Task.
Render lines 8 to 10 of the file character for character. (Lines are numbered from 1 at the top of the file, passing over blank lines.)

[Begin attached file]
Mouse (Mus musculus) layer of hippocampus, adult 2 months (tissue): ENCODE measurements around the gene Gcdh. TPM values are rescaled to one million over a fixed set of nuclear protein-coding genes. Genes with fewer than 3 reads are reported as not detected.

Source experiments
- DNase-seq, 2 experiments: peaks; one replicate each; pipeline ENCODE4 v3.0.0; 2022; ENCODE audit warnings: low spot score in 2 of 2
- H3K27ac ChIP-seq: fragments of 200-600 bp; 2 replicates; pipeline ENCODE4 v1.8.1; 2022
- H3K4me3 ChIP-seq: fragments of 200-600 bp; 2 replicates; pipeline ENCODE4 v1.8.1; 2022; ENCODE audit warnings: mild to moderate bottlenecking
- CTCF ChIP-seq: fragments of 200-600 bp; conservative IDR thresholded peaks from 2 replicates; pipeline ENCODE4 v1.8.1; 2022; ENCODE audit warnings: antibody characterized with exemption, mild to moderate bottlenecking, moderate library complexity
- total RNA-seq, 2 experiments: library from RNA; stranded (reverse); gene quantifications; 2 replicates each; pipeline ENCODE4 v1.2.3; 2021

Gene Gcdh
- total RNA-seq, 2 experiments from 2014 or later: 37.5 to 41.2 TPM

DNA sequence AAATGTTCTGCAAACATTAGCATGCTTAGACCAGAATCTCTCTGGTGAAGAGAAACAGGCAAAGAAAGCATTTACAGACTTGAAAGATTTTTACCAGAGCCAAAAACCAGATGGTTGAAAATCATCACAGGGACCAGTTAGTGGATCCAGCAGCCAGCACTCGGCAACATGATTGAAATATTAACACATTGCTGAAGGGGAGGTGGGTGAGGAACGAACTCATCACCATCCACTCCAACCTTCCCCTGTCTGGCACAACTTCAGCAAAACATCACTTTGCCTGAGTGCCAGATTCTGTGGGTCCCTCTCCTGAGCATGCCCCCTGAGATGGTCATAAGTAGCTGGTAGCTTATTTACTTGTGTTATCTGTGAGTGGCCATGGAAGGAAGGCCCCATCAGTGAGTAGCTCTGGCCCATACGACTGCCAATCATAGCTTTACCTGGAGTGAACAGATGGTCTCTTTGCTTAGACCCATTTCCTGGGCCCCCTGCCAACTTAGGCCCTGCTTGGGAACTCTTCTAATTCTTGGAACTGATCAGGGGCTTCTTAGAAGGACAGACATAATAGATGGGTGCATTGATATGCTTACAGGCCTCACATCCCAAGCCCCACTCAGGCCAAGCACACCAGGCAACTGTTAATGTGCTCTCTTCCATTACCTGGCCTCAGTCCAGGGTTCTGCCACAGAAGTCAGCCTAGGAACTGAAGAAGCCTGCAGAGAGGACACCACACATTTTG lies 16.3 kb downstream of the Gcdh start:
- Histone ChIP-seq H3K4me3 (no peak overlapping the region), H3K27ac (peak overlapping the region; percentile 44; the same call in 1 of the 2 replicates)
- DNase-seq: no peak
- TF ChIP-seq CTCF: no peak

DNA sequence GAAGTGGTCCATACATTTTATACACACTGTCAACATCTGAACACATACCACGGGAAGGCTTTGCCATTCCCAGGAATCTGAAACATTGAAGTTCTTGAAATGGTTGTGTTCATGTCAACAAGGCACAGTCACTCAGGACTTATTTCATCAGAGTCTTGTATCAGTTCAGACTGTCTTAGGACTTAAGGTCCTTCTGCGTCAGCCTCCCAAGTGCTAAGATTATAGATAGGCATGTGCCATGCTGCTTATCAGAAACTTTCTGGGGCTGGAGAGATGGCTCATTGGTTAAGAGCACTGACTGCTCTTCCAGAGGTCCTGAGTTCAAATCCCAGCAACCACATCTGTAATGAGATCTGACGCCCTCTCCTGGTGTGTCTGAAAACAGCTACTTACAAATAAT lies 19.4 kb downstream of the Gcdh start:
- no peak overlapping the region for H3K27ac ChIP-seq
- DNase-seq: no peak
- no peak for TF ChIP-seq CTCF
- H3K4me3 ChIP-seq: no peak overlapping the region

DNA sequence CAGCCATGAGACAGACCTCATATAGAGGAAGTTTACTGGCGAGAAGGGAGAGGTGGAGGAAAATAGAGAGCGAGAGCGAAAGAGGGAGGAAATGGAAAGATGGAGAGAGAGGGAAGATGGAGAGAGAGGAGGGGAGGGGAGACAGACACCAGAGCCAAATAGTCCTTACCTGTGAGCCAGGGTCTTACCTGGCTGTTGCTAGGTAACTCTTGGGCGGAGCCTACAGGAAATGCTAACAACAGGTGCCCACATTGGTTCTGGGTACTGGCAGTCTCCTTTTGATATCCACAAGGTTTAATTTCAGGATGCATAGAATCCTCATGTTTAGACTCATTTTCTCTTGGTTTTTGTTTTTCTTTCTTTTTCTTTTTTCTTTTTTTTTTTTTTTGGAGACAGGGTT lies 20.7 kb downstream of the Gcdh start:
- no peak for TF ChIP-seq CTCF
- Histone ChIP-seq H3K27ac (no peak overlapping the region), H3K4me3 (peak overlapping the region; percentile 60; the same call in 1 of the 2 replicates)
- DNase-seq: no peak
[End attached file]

Gene Gcdh
- total RNA-seq, 2 experiments from 2014 or later: 37.5 to 41.2 TPM

DNA sequence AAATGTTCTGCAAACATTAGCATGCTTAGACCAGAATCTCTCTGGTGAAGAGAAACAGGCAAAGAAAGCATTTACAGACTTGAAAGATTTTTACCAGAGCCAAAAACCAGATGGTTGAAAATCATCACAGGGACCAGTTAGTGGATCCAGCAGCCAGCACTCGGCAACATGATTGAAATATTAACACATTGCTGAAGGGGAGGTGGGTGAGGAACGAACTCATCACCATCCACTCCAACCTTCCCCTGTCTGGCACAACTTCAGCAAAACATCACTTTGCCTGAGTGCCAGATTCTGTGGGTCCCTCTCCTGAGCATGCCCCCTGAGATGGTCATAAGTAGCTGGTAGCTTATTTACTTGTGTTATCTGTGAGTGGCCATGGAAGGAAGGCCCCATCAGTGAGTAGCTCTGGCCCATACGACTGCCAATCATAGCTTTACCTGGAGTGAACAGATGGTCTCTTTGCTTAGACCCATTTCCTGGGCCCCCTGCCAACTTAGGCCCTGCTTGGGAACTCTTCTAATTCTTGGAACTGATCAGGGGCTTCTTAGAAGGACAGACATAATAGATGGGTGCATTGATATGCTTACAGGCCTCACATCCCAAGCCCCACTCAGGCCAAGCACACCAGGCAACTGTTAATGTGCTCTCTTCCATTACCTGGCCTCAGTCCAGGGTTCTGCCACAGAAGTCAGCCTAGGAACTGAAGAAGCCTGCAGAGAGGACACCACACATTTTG lies 16.3 kb downstream of the Gcdh start: